Video report by ITV News Political Correspondent Daniel Hewitt
More than 65% of people with a learning disability had their social care slashed by at least half during the coronavirus pandemic, a survey suggests.
Charity Mencap asked 1,069 people across the UK about their experiences of caring for someone with a learning disability during the Covid-19 crisis.
More than two thirds (67%) said their loved ones’ needs have increased during the pandemic, while 79% have had no choice but to increase the amount of care and support they offer.
According to the charity, 65.3% of family members and carers said the amount of social care support their loved one receives from the local authority has decreased a lot – meaning they receive half or less than half the hours they received before the pandemic.
Some 3.9% said their hours have decreased a little, meaning they receive less than before, but more than half the hours they used to.
Mencap said that cuts to day services, personal care in the home and respite for carers have had a devastating impact on people with a learning disability and their families, leaving them still in lockdown despite the easing of official restrictions.
Families fear that cash-strapped local councils will have no choice but to make further cuts as lockdown eases.
Almost three quarters (72%) of family carers surveyed are worried that there will be more cuts to care packages to come, with some reporting that their loved ones’ day support services have already been forced to close for good during lockdown.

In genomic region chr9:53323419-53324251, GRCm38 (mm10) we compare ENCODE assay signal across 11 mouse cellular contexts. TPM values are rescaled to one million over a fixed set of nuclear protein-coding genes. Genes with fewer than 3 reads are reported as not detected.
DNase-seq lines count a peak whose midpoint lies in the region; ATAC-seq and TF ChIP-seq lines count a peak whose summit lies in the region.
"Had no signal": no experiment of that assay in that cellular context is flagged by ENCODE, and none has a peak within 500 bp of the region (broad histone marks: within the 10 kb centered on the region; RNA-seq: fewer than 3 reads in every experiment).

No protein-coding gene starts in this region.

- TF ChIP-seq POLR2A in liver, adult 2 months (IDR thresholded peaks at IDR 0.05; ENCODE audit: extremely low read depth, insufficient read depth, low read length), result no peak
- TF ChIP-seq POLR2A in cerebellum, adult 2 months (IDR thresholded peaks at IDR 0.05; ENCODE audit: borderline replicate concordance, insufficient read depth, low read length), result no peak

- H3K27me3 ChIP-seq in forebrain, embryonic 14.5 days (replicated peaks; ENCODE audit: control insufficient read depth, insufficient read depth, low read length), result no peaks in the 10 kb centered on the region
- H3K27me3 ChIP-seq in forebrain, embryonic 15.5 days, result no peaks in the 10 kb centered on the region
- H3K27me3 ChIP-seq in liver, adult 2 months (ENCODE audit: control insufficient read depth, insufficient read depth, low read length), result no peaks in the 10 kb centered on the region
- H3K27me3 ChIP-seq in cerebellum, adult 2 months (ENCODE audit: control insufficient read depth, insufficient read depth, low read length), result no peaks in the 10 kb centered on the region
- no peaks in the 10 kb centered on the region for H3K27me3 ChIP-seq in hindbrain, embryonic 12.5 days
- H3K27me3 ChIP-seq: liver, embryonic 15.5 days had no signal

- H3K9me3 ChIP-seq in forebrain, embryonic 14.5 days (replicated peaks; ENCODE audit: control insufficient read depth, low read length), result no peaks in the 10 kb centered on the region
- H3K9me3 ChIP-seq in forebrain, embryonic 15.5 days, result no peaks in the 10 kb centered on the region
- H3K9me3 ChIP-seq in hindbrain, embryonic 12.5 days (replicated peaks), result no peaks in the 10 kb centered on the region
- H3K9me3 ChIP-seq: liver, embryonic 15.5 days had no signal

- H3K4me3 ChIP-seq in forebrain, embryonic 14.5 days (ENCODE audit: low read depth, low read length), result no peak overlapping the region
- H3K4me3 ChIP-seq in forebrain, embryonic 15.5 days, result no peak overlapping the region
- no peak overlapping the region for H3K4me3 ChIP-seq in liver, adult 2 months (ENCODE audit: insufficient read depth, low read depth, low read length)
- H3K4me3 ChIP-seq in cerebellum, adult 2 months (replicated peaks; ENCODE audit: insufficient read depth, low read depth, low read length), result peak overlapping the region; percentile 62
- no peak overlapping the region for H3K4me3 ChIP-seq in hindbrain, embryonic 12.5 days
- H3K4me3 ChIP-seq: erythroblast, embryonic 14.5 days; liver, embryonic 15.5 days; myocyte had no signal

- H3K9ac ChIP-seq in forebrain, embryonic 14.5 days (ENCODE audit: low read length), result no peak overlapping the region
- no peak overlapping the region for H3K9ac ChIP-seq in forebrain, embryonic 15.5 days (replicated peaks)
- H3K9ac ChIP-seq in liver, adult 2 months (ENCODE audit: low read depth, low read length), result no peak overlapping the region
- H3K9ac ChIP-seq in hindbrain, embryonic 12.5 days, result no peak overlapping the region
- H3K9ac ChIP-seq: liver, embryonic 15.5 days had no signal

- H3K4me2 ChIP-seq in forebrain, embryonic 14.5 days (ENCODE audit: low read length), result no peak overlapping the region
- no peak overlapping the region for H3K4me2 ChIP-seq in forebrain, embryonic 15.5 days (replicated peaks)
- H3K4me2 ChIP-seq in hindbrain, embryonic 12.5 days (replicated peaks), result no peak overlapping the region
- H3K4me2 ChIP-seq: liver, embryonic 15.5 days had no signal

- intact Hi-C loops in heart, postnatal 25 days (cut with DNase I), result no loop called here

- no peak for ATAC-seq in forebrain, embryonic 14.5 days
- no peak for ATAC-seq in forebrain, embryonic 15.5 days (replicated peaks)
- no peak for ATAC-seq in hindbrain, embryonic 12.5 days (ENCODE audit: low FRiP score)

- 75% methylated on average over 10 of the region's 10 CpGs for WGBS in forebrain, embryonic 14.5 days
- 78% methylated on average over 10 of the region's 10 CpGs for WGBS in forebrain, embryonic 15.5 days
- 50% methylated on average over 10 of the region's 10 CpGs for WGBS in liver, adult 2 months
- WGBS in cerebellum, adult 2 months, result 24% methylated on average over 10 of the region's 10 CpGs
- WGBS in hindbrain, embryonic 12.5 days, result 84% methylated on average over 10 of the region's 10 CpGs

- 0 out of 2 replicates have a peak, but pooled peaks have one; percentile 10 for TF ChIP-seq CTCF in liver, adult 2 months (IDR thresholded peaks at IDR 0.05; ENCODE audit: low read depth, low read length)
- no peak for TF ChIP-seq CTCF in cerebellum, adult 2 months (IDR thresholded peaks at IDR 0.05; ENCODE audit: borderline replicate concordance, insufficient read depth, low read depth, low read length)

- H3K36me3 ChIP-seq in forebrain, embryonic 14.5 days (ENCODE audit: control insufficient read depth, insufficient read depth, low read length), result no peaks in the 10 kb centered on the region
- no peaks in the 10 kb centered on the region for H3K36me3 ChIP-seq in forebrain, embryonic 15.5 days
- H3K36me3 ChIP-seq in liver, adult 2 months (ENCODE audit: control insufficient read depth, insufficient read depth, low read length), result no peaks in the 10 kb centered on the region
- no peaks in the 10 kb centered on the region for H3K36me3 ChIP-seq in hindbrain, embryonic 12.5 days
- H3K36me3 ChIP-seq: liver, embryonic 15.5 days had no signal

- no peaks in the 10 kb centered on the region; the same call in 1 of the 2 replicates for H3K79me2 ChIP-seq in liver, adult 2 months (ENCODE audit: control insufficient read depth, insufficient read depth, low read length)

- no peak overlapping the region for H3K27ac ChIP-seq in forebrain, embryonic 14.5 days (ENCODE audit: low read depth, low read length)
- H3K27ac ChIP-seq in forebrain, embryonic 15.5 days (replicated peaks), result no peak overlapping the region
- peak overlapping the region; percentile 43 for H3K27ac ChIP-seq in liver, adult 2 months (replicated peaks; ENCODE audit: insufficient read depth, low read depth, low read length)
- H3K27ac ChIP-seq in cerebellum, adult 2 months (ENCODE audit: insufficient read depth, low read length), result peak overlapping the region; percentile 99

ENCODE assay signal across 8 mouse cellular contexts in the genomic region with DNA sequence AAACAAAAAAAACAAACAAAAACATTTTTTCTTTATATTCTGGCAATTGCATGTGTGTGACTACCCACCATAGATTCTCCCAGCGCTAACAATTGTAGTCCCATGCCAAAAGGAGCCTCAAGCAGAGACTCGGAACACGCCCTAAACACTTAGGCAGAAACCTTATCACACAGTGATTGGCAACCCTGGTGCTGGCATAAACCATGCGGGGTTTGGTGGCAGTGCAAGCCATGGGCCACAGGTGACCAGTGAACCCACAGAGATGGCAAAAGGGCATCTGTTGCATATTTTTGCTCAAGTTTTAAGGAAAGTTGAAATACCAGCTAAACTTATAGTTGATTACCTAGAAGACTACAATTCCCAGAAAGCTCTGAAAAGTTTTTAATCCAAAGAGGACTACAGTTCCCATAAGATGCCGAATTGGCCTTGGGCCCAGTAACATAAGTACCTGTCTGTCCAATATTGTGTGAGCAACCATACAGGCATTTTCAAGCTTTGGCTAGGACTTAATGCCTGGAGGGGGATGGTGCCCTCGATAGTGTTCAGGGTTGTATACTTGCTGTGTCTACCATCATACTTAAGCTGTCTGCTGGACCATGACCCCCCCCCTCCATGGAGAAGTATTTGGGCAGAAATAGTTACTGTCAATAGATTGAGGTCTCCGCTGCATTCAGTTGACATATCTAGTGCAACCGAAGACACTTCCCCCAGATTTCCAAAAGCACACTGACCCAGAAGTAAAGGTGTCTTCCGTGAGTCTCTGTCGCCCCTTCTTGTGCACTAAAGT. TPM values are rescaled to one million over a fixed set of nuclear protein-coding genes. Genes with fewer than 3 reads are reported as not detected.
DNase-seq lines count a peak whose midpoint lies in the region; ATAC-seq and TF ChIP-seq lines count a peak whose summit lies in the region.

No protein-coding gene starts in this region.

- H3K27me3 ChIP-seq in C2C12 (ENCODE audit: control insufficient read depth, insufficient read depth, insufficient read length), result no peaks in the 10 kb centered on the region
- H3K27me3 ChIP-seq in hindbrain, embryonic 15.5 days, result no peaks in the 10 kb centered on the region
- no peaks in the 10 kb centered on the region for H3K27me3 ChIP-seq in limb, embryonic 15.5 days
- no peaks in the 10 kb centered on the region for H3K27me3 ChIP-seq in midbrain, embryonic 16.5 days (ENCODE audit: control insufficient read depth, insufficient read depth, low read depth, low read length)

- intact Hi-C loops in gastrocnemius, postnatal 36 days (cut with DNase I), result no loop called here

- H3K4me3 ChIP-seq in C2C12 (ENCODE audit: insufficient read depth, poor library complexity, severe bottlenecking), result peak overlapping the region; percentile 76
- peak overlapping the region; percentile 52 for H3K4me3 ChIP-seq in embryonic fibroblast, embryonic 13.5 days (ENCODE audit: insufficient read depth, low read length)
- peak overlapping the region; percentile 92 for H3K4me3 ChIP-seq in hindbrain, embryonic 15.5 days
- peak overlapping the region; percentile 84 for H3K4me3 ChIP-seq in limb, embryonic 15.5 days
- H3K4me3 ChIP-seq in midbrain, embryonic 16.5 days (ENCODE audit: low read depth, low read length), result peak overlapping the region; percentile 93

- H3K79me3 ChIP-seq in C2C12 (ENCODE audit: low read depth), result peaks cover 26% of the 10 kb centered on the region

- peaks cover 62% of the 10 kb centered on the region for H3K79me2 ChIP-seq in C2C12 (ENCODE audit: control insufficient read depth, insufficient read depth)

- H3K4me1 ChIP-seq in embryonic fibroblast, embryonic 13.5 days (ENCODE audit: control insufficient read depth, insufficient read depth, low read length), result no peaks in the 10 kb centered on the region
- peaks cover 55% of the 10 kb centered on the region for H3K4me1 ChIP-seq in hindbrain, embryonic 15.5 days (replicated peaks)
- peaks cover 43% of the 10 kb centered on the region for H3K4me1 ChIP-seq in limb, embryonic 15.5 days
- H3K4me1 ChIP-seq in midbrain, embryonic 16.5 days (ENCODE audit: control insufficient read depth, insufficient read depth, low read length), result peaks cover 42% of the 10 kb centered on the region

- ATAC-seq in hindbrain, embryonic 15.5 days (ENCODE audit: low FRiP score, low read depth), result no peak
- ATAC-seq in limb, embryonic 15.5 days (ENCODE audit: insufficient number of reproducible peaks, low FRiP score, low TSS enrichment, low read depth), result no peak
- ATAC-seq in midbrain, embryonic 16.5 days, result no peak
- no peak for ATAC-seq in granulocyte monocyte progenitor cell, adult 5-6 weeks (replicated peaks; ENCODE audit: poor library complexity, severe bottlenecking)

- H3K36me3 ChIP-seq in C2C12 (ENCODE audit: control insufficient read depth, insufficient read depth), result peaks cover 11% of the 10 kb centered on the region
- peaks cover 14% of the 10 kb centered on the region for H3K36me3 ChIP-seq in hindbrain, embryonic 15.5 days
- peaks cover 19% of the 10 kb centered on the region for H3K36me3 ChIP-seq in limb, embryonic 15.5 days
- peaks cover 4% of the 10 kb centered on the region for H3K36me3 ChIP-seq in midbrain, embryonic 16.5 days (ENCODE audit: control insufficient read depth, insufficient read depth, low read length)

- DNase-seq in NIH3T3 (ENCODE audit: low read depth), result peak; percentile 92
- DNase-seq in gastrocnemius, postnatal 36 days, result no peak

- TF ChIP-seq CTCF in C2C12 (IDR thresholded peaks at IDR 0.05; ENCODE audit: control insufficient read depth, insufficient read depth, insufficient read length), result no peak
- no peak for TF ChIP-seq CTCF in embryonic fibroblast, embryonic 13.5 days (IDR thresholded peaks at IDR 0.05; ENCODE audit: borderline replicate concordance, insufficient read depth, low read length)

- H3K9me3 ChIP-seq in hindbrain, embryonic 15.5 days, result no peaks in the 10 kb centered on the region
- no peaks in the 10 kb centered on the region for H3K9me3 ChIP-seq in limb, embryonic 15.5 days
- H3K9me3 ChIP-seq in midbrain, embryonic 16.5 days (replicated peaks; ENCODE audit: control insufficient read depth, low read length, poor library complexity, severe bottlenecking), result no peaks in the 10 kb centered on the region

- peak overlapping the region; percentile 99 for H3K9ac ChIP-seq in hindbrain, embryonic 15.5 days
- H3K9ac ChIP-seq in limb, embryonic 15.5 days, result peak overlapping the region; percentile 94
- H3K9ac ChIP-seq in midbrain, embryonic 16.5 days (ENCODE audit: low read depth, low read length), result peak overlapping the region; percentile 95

Jamie has cerebral palsy and epilepsy. He lives in a care home with 24 hour assistance which allows him, outside of lockdown, to live an active life.
But during the pandemic, a lack of carers meant he was unable to leave the home or receive visitors for 13 weeks.
His mother, Madeleine Walker told ITV News: "People like Jamie were just forgotten.
"There was no mention that these people may need extra support, that maybe they would feel depressed, maybe they would feel anxiety, maybe they'll be feeling scared.
"For me, my life went on to a certain degree but Jamie's life it felt he was just existing.
"We missed him, and he felt we didn't love him any more because he couldn't come home."
Edel Harris, chief executive of Mencap, said: “I am really shaken by the results of this survey.
“We knew it was bad, but no-one could hear these stories without feeling ashamed to be part of a society that allows this to go on.
“Social care has had decades of underinvestment, and we have been warning about the system being at breaking point for years – but here are clear signs that the system has broken and people with a learning disability and their families are paying the price.
“Mencap will not stand by and allow this to happen.
“Social care needs significant investment now and a bold plan for reform in the future. People with a learning disability and their families must not be left behind in lockdown.”
Care minister Helen Whately told ITV News: "It's been really hard during the pandemic for people receive social care at home particularly in fact those who also receive care from unpaid carers.
"For instance day services were also unable to open during the peak because of the risks to some people who might have had extra risks to people say who were shielding in the event that they got Covid.
"So we know that it's been really hard, I'm pushing local authorities and local services to reopen and to make sure that there is that support in place for those who need care in the months ahead."
A Department of Health and Social Care spokeswoman said: "We are committed to supporting those with learning disabilities, autism and complex needs as well as those who care for them, and their interests will remain a priority throughout our recovery from the current healthcare emergency.
"We recognise the significant challenges facing the social care sector and have made £3.7 billion available to local authorities so they can address pressures on local services caused by the pandemic, including in adult social care."